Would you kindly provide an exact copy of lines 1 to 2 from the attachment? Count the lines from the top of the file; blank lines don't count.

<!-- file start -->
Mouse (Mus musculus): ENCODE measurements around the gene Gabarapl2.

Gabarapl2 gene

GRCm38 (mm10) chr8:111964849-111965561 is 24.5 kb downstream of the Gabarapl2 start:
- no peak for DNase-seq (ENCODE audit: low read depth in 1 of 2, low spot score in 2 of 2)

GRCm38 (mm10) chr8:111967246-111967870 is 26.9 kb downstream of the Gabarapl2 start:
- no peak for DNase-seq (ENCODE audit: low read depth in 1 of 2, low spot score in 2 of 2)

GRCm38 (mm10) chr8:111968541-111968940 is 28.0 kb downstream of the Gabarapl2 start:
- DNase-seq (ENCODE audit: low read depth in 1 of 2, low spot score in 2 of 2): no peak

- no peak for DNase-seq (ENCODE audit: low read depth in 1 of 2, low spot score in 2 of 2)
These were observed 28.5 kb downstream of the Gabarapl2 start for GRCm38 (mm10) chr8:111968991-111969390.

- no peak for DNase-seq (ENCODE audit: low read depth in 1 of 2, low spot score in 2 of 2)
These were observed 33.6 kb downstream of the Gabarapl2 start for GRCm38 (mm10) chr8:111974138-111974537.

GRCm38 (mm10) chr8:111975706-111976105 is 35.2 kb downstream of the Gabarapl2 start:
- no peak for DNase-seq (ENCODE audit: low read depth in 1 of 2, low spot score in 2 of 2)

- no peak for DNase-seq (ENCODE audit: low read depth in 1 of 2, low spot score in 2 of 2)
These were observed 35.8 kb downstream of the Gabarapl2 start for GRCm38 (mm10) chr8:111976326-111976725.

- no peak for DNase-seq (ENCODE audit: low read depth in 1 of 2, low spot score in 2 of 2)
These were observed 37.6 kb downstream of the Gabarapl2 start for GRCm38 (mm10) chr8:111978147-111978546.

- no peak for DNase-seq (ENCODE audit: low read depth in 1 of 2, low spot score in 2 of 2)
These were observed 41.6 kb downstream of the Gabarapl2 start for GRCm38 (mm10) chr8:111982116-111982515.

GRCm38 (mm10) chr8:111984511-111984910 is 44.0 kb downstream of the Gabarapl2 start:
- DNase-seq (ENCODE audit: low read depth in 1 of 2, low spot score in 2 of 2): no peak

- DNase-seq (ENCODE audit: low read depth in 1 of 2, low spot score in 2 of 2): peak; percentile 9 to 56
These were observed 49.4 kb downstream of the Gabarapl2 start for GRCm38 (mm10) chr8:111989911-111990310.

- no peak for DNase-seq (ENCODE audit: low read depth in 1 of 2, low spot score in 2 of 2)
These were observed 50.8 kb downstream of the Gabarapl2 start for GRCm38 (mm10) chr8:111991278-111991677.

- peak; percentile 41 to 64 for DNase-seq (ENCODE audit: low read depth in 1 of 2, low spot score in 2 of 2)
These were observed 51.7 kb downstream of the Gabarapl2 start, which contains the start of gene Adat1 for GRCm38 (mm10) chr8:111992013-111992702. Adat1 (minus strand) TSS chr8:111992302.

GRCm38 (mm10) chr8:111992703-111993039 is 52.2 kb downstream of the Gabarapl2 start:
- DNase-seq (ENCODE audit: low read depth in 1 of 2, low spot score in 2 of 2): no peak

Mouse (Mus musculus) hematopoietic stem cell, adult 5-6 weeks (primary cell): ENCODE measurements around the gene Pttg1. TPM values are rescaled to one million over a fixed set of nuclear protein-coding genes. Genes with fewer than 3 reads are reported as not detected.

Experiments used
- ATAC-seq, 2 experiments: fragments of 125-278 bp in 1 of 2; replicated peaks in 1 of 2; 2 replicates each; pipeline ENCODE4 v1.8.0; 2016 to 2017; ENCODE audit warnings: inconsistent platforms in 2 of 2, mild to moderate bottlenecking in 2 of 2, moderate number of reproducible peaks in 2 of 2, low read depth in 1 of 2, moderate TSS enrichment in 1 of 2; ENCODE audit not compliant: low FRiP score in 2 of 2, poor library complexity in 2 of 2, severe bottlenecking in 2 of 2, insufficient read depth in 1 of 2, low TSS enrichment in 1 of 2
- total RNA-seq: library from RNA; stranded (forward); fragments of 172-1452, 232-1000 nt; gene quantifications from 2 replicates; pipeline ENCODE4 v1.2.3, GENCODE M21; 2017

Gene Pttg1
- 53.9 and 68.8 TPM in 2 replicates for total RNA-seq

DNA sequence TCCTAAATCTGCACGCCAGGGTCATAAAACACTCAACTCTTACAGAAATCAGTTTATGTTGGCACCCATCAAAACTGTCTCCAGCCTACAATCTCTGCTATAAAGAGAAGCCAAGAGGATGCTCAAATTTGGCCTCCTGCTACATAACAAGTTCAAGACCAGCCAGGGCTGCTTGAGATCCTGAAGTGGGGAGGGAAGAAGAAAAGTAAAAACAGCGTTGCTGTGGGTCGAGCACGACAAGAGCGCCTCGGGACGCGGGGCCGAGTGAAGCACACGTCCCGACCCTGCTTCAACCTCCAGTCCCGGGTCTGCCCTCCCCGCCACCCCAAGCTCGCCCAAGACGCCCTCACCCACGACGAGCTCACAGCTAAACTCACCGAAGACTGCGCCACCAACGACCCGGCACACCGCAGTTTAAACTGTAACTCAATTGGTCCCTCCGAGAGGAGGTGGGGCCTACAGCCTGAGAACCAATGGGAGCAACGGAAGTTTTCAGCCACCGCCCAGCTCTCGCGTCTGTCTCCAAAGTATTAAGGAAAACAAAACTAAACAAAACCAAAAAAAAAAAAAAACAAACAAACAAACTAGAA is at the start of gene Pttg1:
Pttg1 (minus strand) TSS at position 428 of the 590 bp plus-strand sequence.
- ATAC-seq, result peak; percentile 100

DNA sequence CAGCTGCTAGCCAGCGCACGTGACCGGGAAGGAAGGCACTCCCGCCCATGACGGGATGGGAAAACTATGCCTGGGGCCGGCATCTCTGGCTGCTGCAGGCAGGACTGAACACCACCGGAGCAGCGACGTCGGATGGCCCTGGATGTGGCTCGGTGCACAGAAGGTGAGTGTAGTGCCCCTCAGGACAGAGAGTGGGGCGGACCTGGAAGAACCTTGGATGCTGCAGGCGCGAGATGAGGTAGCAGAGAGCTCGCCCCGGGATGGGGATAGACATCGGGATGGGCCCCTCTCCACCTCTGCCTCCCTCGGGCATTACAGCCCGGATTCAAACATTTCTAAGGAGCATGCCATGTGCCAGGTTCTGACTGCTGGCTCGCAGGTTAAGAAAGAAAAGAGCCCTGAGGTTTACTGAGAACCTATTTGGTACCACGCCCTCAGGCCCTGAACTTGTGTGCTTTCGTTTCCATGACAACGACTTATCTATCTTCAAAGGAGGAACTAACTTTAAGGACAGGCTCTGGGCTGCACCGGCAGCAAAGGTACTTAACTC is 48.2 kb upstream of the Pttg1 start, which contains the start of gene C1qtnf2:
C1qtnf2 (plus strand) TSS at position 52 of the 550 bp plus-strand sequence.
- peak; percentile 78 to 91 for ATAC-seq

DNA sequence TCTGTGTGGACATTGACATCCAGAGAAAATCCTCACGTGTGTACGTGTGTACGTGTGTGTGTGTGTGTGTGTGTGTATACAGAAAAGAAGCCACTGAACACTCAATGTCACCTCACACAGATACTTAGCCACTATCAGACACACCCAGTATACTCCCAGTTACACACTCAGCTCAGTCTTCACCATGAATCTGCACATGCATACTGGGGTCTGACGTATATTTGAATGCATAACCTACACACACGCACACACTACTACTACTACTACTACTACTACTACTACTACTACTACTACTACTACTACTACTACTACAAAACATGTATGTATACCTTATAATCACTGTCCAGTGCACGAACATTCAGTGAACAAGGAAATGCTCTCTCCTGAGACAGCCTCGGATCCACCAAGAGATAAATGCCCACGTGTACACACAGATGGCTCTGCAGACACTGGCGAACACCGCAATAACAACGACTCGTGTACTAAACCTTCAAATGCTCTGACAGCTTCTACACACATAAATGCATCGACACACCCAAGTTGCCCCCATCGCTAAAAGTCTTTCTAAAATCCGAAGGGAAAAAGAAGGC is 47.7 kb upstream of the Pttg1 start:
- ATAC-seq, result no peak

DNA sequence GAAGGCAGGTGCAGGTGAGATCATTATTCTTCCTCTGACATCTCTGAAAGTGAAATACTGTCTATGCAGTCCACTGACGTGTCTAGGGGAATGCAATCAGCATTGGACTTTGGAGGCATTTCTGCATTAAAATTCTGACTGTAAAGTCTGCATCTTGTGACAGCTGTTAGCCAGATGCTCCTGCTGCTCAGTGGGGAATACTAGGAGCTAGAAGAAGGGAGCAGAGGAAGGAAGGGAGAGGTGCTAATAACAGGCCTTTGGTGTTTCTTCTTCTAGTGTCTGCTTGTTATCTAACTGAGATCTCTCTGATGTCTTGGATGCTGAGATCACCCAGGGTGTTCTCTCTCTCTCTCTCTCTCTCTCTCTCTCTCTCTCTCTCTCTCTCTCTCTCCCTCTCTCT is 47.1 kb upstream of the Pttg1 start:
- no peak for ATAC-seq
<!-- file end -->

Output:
Mouse (Mus musculus): ENCODE measurements around the gene Gabarapl2.

Gabarapl2 gene